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You can probably thank Anime and video games for the Japan obsession. I think a lot of people have some fantasy of being warped to some anime/Japanese video game themselves (I'm listening to the Final Fantasy X soundtrack as I type this)! Nothing wrong with that but I'm under the impression that most of the anime/manga/games exported out of Japan reflect the more open side of society there; my instinct tells me that Japan is probably a much more reserved country than the stuff in anime, LOL.

With that said, I think Japan is a rather unique society. It is both modern and medieval at the same time; their religious beliefs are a mix of their own local customs and Buddhism. They have robots alongside samurai warriors, the biggest city in the world (Tokyo), and a standard of living unmatched by anyone else...and I say this as someone in the USA. Of course, the Japanese could be thinking the same of the USA as well...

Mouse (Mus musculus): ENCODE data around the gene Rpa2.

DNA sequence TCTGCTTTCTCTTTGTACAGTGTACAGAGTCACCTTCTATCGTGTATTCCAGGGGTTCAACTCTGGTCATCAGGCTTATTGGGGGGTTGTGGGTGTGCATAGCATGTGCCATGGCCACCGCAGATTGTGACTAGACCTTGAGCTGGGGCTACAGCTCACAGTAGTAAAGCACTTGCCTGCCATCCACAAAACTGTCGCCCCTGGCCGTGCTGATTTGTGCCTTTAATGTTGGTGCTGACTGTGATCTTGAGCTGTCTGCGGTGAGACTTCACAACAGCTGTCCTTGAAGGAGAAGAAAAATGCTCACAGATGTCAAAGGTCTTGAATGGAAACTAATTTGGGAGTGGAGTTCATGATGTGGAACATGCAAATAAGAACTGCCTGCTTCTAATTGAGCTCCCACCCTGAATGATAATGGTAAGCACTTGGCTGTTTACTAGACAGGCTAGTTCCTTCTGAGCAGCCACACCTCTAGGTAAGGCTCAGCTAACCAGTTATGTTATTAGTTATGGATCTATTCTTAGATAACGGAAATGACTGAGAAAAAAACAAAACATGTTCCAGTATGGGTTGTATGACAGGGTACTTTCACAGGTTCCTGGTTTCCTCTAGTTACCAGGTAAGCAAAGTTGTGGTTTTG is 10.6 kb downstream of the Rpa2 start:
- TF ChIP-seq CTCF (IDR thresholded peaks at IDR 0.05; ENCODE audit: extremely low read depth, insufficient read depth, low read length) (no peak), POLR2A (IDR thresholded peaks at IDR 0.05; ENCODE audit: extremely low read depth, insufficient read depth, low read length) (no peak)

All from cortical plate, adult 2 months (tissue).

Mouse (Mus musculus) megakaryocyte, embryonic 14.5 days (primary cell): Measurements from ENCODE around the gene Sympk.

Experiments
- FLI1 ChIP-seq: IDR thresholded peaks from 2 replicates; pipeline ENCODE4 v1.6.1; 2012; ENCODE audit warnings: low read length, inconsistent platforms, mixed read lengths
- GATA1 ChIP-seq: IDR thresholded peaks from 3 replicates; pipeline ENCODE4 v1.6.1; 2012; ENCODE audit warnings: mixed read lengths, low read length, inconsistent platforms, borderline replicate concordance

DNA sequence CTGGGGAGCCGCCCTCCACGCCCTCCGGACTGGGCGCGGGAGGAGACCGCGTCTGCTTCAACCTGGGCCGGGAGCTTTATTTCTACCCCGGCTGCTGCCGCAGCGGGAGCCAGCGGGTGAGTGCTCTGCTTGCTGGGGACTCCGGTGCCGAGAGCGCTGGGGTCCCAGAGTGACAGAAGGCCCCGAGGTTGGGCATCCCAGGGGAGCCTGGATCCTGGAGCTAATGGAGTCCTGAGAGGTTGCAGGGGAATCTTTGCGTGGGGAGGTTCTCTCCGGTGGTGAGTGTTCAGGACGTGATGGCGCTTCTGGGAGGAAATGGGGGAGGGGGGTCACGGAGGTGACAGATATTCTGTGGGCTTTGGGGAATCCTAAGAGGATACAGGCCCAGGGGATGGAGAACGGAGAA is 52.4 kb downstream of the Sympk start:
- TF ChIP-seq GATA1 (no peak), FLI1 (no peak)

"Wow, they have cowboys and Native Americans alongside Corvettes and Mustangs, they have New York and Los Angeles, they have Coca-Cola, and you can make a ton of money if you are entrepeneurial enough!"

Just my $.02 (or 2 yen if I have my conversions right).
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Old 09-30-2012, 09:26 PM
 
Location: The western periphery of Terra Australis
24,683 posts, read 45,412,919 times
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Quote:
Originally Posted by Tiger Beer View Post